4. Government should consider cutting investment in R&D in places where housing and business land prices are high and where business R&D expenditure is low.

These ambitions will need watering down heavily, policy cannot ignore politics. So I’d be wary of the following pitfalls.

Achieving change and being seen to be fair: what won’t work

We should cut government R&D funding in the two most over-funded regions of the UK, but this will not happen. London and Edinburgh enjoy such a privileged position in UK politics that they will win any battle over funding. This is a mis-assignment of funding that we will not realistically be able to fix, just look at the capitulation over Channel 4’s relocation to see how hard even tiny cuts in national investment are to push through in London.

We should freeze government R&D funding in the two successful regions of the UK that refuse to grow, but this will not happen. Oxford and Cambridge are extremely powerful within UK national politics and the current mechanism for assigning funding within the UK. They will secure political support and they will continue to be favoured in officially-neutral assignment of funding. The UK government will continue its low-value investment in transport infrastructure between Oxford and Cambridge to try and limit the waste of investing heavily in cities which refuse to grow. This is unavoidable politically.

It is the impossibility of reducing Oxford, Cambridge, or London’s funding that means the government has decided to increase R&D rather than re-allocate it.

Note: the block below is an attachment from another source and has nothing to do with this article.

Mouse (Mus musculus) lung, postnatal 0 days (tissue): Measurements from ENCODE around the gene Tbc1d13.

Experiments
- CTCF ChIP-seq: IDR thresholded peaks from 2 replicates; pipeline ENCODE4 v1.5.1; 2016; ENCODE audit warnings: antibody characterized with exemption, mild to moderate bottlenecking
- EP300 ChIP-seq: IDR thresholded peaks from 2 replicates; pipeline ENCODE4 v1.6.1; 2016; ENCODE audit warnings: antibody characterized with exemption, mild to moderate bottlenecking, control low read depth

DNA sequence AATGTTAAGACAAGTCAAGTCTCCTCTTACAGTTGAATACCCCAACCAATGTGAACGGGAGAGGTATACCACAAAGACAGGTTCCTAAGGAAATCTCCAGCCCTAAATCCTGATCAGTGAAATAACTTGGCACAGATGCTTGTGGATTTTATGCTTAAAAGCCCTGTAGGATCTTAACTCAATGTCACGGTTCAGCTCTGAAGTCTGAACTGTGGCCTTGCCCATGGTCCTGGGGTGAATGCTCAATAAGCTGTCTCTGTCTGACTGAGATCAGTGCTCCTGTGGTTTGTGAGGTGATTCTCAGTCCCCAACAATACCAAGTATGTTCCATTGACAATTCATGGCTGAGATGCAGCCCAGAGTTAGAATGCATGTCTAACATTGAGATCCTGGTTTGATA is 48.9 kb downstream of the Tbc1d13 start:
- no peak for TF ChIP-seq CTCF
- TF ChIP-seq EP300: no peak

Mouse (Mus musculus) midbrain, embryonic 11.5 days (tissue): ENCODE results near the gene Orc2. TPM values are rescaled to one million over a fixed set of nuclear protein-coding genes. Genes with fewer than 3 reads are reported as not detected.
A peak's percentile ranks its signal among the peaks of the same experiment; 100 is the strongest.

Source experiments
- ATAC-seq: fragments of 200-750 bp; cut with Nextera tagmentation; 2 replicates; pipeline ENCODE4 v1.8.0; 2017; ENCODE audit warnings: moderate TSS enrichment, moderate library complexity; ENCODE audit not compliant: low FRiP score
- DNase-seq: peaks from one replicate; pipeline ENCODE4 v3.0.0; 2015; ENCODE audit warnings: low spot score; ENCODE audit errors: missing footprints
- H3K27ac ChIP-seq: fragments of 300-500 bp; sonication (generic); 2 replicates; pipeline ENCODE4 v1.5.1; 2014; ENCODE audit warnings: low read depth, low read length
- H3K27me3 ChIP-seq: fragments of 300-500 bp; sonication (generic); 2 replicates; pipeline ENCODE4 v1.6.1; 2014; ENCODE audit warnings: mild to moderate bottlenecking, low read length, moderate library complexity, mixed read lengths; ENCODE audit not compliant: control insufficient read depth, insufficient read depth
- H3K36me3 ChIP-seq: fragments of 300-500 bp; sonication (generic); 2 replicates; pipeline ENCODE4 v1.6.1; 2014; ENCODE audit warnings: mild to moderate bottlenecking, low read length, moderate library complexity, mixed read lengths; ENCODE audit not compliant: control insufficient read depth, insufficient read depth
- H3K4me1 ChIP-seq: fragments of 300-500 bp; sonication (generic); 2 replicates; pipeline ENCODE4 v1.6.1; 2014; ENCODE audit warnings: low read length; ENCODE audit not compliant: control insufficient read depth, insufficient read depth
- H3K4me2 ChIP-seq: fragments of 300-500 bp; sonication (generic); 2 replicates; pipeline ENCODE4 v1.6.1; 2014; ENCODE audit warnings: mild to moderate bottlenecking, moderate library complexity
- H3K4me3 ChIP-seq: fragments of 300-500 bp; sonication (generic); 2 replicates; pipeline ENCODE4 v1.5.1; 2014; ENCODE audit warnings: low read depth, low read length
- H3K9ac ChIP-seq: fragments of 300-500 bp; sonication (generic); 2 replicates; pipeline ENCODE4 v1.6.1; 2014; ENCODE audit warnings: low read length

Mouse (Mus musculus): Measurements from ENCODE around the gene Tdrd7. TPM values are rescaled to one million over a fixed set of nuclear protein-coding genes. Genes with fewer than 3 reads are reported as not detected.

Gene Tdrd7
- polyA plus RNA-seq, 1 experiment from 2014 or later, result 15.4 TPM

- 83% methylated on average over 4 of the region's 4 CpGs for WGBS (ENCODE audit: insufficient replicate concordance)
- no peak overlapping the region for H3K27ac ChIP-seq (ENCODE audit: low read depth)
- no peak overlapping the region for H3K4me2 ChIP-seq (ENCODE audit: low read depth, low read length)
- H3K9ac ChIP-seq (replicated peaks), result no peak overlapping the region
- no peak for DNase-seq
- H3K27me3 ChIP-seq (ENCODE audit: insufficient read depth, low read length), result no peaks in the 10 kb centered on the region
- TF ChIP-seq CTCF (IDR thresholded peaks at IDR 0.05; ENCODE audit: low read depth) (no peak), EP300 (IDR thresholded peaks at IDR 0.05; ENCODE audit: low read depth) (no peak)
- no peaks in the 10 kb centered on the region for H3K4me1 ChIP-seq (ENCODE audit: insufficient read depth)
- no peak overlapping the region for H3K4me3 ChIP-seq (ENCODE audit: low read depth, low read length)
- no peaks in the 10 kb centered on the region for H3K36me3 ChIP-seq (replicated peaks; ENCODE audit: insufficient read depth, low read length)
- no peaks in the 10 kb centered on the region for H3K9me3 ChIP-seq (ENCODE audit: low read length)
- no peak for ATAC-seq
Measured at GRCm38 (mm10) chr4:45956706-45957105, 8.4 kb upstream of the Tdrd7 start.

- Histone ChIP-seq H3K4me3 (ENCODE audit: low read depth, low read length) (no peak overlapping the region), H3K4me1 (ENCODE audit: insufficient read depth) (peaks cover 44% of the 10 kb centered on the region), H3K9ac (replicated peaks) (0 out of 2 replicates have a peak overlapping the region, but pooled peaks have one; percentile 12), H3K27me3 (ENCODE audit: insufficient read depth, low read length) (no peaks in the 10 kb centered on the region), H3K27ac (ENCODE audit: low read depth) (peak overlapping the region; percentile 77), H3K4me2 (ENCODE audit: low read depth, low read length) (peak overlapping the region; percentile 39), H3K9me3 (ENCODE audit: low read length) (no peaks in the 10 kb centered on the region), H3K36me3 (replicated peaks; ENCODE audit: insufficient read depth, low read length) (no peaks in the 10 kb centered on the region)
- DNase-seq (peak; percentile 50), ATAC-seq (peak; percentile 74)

Achieving change and being seen to be fair: what could work

We should invest heavily in the cities that are willing to grow and which are close to areas of high R&D investment by businesses. Principally this means Birmingham, Manchester, and Liverpool. Newcastle, Leeds, Sheffield, and Nottingham will have a role to play too.

This change is possible. Through the creation of metro mayors the government has laid the foundation for this to happen. It could give them large streams of funding to spend on R&D however they see fit. This would have the large advantage of side-stepping existing structures for assigning funding that have done a poor job of aligning with business investment.

There will be challenges. The creation of cities to rival London is strongly opposed within the English mindset.

What about Wolverhampton? People will scream. It’s part of Birmingham I’ll reply. What about Bolton? (Manchester). What about Sunderland? (Newcastle). Governments will announce that The Northern Powerhouse must be about the whole North, not just its big cities. There’ll be similar announcements in The Midlands and across the nation. They will hopefully be lies (pick a polite euphemism if you dislike that word); they mostly have been to date.

What's missing so far is a coherent and ambitious ask for R&D spending from the metro mayors of Liverpool, Manchester, and Birmingham. And crucially, a reasonable argument that if these plans are funded they will make the national government more popular. Nesta are currently researching how to engage the public better in innovation research, and I hope that this helps us understand how to make R&D an issue in local politics in more places. Then the Metro Mayors need to get to work.